This mechanism was designed to make it possible to add new translations,
particularly in the case of specializations, without having to re-write the
lookup code. For example, assume that I have a music specialization to
describe my music collection. I have a table of bands and albums; so, I
want to generate the headers "Band" and "Albums". For my selection of
Swedish music, I've set the table to xml:lang="sv-se". So, how is this

I've placed all of my XSL and string files in the toolkit directory
demo/music/xsl. When I call the getString template, I need to pass in two
parameters - the first instructs the template on where to look for
translations (relative to the getString template), and the second (as
before) is the string value. So, I pass in
<xsl:call-template name="getString">
  <xsl:with-param name="stringName">Group</xsl:with-param>

The standard getString template looks in my stringFileList instead of the
default location. That file tells me where to go for Swedish translations.
Note that my specialization can support the same languages as the toolkit,
or a subset, or a superset, depending on my needs. The file contains this:
    <lang xml:lang="sv-se" filename="music-sv-se.xml"/>

 I then look for the string in the file music-sv-se.xml, and come up with
  <str name="Group">Grupp</str>

Of course, it would be much easier to understand all of this with an
example to look at. Erik Hennum has a working example of this as part of
his API Reference specialization, which will be available soon as a plugin
to the toolkit.

The toolkit currently accounts for a couple of other locale issues when
generating text. The first is the need to rearrange word order. Currently,
this is only done for Hungarian captions; for example, "Table 1" in English
becomes "1 Táblázat" when translated. This is currently handled directly in
the XSLT code for tables and figures -- when the language is Hungarian, we
generate the number, followed by a space, followed by the table string;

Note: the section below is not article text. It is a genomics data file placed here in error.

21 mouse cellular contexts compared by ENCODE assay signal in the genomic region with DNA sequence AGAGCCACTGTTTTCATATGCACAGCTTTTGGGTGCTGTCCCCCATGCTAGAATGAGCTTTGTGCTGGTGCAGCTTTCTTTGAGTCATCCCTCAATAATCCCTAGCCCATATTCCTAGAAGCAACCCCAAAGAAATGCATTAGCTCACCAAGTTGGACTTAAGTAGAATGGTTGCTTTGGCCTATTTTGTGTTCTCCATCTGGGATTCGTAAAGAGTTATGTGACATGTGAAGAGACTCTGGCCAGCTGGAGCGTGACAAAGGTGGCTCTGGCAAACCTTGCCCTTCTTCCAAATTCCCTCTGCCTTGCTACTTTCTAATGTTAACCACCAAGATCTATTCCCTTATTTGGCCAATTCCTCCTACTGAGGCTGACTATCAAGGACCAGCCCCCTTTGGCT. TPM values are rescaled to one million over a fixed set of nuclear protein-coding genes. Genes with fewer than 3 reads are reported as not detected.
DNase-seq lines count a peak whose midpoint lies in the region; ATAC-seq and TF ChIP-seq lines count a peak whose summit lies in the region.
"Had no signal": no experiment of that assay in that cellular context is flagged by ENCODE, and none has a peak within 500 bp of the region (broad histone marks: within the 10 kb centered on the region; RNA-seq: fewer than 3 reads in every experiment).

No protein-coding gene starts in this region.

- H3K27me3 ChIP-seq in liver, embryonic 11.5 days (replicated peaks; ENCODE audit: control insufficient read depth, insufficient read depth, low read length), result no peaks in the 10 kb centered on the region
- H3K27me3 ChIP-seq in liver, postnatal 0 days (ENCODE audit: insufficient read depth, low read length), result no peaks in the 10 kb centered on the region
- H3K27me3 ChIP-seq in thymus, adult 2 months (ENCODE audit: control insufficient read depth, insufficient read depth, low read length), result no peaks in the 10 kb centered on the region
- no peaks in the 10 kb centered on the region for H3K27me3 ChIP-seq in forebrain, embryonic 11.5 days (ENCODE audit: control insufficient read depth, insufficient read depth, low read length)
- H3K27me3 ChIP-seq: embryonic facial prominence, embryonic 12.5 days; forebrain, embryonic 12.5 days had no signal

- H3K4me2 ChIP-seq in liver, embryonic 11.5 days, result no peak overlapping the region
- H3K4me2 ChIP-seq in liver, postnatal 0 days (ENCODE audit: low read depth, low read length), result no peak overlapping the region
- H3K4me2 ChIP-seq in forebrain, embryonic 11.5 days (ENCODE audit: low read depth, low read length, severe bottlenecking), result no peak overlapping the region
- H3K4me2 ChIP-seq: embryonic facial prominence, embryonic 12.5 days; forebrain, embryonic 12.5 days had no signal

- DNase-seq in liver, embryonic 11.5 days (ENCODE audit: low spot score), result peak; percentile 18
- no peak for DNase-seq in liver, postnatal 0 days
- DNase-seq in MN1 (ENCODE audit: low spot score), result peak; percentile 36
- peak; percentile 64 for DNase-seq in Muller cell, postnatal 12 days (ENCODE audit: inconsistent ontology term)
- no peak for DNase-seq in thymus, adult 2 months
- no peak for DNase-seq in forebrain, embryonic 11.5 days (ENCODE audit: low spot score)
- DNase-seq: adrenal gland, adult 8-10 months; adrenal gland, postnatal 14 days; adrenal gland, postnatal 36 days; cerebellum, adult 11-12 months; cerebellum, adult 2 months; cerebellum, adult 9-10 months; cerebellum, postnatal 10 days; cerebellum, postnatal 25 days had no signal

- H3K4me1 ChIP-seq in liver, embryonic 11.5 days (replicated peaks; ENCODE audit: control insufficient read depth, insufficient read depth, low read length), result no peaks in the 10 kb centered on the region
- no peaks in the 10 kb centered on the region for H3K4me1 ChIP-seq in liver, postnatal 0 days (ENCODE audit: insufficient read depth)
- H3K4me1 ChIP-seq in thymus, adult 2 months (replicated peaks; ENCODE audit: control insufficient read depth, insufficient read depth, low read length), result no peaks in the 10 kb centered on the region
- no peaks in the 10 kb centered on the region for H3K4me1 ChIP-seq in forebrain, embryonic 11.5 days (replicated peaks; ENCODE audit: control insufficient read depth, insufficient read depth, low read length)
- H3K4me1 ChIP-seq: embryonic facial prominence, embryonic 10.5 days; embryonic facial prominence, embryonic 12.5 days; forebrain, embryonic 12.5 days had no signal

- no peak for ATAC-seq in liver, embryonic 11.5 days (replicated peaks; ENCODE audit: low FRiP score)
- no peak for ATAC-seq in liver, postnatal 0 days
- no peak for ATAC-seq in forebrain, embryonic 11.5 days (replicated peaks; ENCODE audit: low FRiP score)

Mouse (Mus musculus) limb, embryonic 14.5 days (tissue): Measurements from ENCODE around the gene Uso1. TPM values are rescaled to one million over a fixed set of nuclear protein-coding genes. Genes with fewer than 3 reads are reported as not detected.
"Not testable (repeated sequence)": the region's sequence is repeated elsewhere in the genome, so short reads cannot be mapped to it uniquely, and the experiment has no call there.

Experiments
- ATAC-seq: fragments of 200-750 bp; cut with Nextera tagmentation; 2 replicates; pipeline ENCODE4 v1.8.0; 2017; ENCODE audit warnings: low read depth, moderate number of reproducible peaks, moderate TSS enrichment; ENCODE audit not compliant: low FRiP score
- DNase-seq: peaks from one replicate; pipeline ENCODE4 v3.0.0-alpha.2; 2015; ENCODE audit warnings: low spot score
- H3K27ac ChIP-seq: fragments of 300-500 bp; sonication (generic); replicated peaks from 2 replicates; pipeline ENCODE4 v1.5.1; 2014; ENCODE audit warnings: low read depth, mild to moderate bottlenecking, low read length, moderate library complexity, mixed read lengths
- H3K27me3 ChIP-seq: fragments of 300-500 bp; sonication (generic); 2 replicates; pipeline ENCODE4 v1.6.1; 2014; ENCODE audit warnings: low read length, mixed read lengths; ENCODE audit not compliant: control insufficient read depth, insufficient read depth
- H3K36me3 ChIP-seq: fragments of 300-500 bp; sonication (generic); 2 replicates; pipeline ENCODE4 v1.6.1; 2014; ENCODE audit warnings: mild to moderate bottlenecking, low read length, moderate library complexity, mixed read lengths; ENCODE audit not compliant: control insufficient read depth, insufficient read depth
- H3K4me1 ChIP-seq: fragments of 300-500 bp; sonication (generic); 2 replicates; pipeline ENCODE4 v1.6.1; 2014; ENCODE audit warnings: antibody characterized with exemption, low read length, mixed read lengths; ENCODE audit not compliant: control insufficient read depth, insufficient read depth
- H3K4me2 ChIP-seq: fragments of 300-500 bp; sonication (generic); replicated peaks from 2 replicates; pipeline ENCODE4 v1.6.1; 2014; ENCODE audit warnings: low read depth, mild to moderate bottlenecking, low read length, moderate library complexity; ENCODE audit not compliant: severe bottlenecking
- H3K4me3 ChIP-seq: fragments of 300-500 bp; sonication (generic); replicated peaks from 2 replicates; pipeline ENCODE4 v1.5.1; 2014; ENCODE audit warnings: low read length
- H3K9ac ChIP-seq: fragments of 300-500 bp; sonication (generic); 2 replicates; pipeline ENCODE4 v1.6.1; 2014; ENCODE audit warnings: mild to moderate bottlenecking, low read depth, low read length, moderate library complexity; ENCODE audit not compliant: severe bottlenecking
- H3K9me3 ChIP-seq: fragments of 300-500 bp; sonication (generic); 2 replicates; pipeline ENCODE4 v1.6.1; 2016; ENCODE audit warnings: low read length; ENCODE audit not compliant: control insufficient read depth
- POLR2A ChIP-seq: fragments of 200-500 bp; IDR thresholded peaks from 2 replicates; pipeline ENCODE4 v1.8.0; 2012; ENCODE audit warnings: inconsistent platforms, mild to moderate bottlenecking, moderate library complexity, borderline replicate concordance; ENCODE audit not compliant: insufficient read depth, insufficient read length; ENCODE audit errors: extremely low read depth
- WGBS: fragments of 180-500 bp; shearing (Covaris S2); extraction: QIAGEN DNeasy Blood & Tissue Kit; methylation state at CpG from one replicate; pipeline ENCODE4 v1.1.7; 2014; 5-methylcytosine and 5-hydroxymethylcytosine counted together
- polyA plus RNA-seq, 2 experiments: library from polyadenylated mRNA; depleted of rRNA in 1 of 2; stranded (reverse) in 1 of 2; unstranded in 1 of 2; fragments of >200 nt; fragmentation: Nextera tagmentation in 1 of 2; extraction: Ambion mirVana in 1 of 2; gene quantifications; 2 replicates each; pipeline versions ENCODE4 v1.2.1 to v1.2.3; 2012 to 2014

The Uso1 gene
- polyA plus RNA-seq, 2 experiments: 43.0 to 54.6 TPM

otherwise, we use the string, followed by a space, followed by a number.

The other issue is for French text, where colons in text like "Note:" must
be preceded by a space. In this case, we treat the colon as generated text,
which is retrieved by looking up the value for "ColonSymbol". For French
locales, this consists of a space followed by a colon, while for other
languages it is simply a colon.

The Open Toolkit currently uses a default language of US English. This is
set using the DEFAULTLANG parameter (inside the dita-utilities.xsl file,
which also contains getString). To use a different default language, it is
only necessary to reset this value or pass a new locale value to the
transform as a parameter.

The toolkit today supports 47 locales, representing 39 unique languages. It
appears that we ship files today that are not actually referenced - for
example, all English locales point to strings-en-us.xml in the lookup file,
but we ship string files for UK English and Canadian English. The extra
files are not used by the transform today.

New translations that are added as user extensions should be kept together
with the transform code that extends the toolkit. It is not a good idea to
place new translations in the strings file, simply because these may get
updated with new releases of the toolkit. As stated above, user extensions
can support as many or as few languages as needed.

I understand that this is all rather long and convoluted - so, I expect
there to be questions...

Robert D Anderson
IBM Authoring Tools Development
Chief Architect, DITA Open Toolkit